Chinese payment apps WeChat Pay and Alipay are used by hundreds of millions of Chinese citizens. And they are so much more than just an app for moving money. They are a social network, a wealth management service, bill pay service, a communications platform, a ride – hailing, restaurant food ordering mega-app. And now, they expanding further by adding public services through government agencies as well. GovInsider explains:
With hundreds of millions of users across Chinese cities, the apps are bringing public services onto a single app and saving users’ time. In addition to applying for visa, marriage and divorce appointments, users can also apply for a business license or pay for a fine without having to queue up at a government office.
“It used to be the case that you would have to go to the traffic bureau, but now you can pay the fine using Alipay”, says a spokesperson from Ant Financial, the parent company of Alipay and an affiliate of Alibaba Group. The same functions also exist for WeChat Pay, which is owned by Tencent.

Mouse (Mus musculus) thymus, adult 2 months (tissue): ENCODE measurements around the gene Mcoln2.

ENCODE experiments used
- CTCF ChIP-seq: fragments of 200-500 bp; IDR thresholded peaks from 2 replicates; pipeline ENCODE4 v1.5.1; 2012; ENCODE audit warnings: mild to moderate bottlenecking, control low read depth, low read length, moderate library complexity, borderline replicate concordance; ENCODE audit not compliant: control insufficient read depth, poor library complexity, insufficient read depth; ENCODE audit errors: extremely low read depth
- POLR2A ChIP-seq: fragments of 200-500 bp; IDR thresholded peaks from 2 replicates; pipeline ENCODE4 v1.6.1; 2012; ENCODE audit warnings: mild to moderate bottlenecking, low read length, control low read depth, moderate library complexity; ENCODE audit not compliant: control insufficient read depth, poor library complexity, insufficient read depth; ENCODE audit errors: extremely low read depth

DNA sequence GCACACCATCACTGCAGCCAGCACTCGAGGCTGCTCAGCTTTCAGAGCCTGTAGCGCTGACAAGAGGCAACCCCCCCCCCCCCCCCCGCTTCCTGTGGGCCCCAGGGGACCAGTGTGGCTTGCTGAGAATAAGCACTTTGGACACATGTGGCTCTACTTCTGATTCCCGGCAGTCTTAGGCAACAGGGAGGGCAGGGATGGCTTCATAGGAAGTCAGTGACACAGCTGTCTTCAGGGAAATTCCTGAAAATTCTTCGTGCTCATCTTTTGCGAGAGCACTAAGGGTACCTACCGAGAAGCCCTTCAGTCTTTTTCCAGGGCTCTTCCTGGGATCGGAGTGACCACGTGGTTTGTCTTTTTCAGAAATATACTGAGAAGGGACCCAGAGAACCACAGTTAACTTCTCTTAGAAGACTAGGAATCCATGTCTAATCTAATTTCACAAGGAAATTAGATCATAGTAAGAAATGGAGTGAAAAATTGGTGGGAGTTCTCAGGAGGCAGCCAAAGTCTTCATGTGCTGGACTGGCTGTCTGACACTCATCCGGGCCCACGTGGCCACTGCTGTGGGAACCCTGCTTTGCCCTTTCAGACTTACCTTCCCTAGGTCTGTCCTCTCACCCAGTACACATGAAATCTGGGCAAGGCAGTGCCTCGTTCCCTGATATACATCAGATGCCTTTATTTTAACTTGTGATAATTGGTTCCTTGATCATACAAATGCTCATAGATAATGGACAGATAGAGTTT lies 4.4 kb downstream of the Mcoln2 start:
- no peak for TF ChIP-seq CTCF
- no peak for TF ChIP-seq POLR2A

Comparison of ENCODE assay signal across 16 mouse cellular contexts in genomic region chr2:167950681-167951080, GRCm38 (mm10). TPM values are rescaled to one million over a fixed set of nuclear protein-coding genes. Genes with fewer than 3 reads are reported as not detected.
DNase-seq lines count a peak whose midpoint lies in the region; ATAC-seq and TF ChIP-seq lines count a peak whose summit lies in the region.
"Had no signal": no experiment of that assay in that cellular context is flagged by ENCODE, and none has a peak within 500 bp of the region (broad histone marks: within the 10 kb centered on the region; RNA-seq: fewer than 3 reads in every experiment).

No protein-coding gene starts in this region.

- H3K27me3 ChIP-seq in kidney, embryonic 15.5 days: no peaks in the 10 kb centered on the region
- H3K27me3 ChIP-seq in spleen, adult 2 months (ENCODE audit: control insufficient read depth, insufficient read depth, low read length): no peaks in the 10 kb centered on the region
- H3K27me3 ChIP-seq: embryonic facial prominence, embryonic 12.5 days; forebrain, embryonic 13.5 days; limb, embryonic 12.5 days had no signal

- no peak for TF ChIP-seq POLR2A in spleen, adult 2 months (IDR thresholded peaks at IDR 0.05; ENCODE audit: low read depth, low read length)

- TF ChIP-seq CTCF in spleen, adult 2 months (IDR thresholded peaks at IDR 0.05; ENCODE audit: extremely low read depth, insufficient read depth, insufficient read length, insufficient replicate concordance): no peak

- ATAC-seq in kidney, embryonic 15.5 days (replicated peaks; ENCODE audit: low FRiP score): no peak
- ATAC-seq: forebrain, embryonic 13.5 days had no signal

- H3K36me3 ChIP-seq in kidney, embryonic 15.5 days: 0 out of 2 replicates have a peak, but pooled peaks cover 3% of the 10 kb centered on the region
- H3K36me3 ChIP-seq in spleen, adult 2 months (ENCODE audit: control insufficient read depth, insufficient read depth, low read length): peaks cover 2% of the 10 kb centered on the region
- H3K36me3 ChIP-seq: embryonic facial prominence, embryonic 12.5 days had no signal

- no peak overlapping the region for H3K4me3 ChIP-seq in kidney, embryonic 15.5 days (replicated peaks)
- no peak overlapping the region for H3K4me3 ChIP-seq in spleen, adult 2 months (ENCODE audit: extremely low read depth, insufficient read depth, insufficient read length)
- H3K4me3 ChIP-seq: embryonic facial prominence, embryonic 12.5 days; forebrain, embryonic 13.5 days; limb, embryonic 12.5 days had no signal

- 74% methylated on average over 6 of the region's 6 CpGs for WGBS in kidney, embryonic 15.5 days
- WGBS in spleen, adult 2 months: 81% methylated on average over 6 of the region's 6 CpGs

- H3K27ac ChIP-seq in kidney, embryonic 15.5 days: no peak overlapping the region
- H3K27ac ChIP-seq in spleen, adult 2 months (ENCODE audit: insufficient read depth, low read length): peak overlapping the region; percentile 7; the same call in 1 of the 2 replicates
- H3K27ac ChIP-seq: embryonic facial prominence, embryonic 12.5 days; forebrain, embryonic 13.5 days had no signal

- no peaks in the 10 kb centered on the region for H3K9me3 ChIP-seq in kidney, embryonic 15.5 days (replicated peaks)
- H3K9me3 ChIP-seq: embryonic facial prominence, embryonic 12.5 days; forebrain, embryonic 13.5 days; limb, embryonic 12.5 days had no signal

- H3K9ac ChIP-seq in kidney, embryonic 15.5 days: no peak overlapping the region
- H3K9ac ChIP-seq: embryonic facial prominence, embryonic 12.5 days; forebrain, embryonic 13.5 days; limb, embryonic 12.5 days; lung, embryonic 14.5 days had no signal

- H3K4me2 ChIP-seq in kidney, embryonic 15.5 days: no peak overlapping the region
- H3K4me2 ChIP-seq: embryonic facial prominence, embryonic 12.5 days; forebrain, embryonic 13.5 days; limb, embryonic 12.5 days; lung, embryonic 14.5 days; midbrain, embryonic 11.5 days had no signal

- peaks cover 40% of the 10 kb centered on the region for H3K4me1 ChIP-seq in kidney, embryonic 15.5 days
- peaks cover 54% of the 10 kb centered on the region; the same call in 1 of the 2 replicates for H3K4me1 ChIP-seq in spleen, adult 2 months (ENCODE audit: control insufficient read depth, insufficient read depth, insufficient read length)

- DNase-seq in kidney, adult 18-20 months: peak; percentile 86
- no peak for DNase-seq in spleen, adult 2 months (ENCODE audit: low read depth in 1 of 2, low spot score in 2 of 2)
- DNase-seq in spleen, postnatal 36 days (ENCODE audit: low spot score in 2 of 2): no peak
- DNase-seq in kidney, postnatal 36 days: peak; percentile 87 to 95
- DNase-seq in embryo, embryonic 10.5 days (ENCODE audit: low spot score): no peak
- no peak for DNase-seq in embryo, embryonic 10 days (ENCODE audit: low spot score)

These apps define consumer (and in some instances, business) pain points and seek to improve the experience through technology. Imagine not having to stand in line at the DMV to get your photograph taken and driver’s license renewed. The environment in China that allowed these apps to flourish does not exist in western countries, but WeChat and Alipay are certainly aspirational.
Overview by Sarah Grotta, Director, Debit and Alternative Products Advisory Service at Mercator Advisory Group